Part of a routine service upgrade, it’s the first time Appalachian Power, a unit of American Electric Power, has updated local meters in nearly 15 years.
Approximately 7,000 Advanced Metering Infrastructure meters will take the place of radio frequency – or RF – meters that were installed beginning in 2005.
“The meters are upgraded when there is a significant change in technology or if a current technology is discontinued. In this case, both of those situations occurred,” said Teresa Hall, Appalachian Power’s communications consultant.
There is no charge to customers for these new meters, but the upgrade could offer consumers multiple benefits.
AMI meters are equipped with technology that allows the company to read customer meters remotely. The current RF meters require an employee in a company vehicle to drive by a home or business to obtain meter readings. AMI meters combine radio frequency and cell phone technology to transmit meter readings directly to the company, eliminating the need for an employee to drive by the location.
Appalachian Power officials noted that the upgrade to read meters remotely won’t cause significant impacts on their consumers’ bills one way or another, the company did note that they expect to see operational savings associated with their installation.
While the new installation has its perks, some community members plan to double check the system’s data, compared to the RF meters.
“I will keep check on the readings to make sure it is accurate,” said Crystal Flannagan-Terrell, a Bassett-based customer for the past five years. “A lot of things, like the internet, are now satellite, so I don’t worry about it that much.”
Joanie Petty, a Fieldale-Collinsville-based customer for more than 20 years, said she looks forward to the new remotely read installment but also plans to compare upcoming reading and rates to those of the past.
“I feel good about it because we live in a private, secluded area, and it is uncommon to have people wandering around the yard. I also know that it can save time,” Petty said. “My concern would be accuracy. We are becoming more reliant on wireless and digital technology and even though it creates efficiencies, sometimes, in my experience, it can give a false sense of security.”
Petty said that having someone look directly at the meter on a regular basis could stop a minor issue before it became a big problem.
But some of the other perks of the new meters excited community members. For instance these AMI meters will bring attention to power outages as they occur, which would allow the company more quickly to dispatch a crew to restore power.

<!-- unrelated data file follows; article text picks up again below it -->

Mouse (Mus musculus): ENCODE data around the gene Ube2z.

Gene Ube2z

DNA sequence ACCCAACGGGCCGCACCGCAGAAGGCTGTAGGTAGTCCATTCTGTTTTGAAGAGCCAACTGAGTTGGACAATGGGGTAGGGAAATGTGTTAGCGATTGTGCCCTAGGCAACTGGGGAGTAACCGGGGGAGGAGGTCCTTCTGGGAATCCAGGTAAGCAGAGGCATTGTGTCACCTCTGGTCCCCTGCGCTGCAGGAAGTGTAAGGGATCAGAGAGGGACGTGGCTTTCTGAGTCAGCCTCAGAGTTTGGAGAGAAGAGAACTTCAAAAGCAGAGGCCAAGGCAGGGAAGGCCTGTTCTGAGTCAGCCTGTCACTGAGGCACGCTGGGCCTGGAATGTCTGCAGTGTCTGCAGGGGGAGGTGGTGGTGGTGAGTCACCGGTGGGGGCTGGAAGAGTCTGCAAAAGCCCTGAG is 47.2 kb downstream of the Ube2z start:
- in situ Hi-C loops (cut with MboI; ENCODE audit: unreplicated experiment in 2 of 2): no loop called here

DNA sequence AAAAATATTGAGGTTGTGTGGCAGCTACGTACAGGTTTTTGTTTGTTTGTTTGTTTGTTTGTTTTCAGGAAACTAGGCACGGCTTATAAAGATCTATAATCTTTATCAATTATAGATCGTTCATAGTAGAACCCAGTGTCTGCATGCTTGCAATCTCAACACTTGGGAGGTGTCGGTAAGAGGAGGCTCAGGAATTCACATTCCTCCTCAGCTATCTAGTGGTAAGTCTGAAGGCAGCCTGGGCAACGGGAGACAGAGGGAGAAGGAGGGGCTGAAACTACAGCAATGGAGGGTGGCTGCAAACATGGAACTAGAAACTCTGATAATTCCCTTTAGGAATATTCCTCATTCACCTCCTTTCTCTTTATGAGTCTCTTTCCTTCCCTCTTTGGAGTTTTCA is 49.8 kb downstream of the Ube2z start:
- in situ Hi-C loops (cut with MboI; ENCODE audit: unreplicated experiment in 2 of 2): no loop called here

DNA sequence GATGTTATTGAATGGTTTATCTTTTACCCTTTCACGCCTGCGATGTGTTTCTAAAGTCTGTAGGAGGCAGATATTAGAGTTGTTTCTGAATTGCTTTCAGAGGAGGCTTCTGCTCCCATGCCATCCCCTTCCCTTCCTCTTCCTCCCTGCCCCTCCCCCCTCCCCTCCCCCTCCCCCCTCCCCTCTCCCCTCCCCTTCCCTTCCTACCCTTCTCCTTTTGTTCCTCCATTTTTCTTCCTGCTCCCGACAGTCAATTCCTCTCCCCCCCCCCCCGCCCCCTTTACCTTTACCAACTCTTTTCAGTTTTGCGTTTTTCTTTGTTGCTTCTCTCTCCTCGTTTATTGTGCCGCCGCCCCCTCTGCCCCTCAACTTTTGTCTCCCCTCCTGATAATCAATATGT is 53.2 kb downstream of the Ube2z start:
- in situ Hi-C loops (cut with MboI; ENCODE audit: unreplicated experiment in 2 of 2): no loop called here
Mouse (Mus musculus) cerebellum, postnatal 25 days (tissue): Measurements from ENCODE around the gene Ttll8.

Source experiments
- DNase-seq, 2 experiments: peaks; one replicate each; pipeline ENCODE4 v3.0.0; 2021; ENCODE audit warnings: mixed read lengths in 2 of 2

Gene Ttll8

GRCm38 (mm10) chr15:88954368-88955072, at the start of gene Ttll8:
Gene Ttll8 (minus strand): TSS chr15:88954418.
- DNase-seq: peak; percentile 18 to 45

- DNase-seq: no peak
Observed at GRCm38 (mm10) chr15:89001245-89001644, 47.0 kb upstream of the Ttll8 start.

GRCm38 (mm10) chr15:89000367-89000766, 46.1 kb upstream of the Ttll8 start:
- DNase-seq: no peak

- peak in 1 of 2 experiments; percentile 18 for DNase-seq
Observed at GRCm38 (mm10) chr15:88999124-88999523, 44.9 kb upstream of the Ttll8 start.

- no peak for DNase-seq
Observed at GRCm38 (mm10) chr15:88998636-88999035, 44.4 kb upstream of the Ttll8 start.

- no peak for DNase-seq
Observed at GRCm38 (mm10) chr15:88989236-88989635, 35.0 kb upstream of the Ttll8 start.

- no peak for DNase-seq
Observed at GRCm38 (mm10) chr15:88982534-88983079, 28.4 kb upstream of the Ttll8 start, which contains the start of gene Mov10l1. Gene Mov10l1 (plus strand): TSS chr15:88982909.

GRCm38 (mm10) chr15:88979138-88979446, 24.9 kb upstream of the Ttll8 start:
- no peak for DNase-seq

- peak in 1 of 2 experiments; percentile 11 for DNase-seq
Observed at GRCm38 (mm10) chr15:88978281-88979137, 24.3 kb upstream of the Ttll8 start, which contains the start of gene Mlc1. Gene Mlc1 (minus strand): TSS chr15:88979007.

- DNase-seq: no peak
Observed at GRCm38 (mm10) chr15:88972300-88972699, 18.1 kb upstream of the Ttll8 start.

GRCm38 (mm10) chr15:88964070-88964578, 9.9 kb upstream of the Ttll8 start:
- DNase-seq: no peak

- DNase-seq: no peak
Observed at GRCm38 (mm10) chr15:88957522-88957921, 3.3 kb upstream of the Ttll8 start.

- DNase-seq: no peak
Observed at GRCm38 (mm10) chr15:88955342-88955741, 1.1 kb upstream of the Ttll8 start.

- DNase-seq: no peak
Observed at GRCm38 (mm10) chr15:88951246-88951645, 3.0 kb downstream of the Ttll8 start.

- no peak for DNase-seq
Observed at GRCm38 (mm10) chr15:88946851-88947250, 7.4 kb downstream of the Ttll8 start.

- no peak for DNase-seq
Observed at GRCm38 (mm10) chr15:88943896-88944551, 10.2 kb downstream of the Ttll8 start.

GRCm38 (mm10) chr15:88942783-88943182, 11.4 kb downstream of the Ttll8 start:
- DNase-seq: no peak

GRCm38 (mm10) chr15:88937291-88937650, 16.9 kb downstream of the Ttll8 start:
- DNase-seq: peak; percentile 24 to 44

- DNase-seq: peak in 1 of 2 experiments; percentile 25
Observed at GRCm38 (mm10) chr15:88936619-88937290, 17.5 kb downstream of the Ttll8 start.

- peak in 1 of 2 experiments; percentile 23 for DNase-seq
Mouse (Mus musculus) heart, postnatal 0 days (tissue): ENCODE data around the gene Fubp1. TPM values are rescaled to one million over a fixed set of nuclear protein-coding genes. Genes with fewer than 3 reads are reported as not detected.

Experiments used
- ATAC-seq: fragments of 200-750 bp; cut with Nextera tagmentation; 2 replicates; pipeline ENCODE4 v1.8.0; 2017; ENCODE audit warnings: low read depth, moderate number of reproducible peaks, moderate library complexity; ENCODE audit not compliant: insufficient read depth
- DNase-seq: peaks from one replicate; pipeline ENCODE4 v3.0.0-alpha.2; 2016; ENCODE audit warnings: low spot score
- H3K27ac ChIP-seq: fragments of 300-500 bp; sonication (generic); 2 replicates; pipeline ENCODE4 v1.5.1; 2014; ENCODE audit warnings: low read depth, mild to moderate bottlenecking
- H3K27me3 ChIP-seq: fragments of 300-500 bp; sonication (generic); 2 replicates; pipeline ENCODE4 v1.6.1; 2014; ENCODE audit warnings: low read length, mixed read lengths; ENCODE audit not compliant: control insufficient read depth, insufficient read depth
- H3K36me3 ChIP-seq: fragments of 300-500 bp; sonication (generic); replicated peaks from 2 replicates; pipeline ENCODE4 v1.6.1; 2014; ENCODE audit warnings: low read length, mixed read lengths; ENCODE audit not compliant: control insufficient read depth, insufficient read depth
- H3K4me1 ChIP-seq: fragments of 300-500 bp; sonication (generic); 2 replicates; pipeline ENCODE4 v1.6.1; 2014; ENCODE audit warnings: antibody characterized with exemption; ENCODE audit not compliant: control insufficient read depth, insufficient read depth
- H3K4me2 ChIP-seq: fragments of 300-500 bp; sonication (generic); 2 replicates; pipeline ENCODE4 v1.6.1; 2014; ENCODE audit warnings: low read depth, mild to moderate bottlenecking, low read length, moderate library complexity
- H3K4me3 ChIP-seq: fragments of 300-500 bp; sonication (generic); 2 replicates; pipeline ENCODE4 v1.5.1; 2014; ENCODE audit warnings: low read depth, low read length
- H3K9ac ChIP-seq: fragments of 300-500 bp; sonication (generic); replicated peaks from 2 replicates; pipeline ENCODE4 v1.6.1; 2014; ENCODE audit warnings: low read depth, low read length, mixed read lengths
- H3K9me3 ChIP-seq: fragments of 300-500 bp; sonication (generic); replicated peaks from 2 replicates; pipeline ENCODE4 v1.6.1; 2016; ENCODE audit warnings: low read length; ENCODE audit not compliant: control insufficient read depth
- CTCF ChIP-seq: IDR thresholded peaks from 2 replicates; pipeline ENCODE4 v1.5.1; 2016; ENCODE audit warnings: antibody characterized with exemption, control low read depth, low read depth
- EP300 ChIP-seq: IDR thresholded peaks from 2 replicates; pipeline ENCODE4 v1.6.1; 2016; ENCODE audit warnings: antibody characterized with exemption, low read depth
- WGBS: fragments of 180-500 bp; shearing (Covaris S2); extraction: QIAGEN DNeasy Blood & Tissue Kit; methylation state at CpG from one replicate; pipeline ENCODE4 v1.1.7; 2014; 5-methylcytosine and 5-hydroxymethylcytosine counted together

“The meters communicate directly to the company’s outage management system and report a loss of power almost immediately,” Hall said. “Since every meter reports back to the outage management system, we are able to tell if only a single customer is out or entire groups of customers.”
The quick detection could make a big impact following bad thunderstorms, hurricanes and tornadoes, all of which sometimes impact the power.
“I think this will be great,” Petty said. “We have had severe weather systems over the past few years that have caused power outages. I think they have done a great job of restoring power quickly and this will be even better.”
Flannagan-Terrell said she considered the impact the new meters could have on the area during the upcoming winter months.
“I love the idea of pinpointing power outages, as there are some areas I know of that go without power for some time during snow,” she said.
The new meters provide other benefits as well. For example, the physical electric service connections and disconnects for customer accounts, as well as some other service needs, can be accomplished remotely thereby speeding service for customers.
The individual meter change-out is relatively simple. Contracted workers will be in the field to remove old meters and install the AMI meters. In a residential location, they will walk to the meter base, take photographs for documentation, remove the RF meter and plug in the new meter.
Customers should expect a short power outage while the meters are being switched. If customers are not at home during the replacement, they may find a blinking digital clock to reset when they return.
“Each customer will experience an outage of 15 to 30 seconds while the meter change occurs,” Hall said.
"The contract installers will be wearing appropriate credentials and drive vehicles that are marked as AEP Appalachian Power contractors. The workers will not ask to enter a customer’s house, nor will they ask the customer to go outdoors.
“All of the work performed by the contractor is done outside and at the meter base,” Hall said. “Thus, there is no need for anyone to enter the customer’s home or to inconvenience the customer by asking them to step outside.”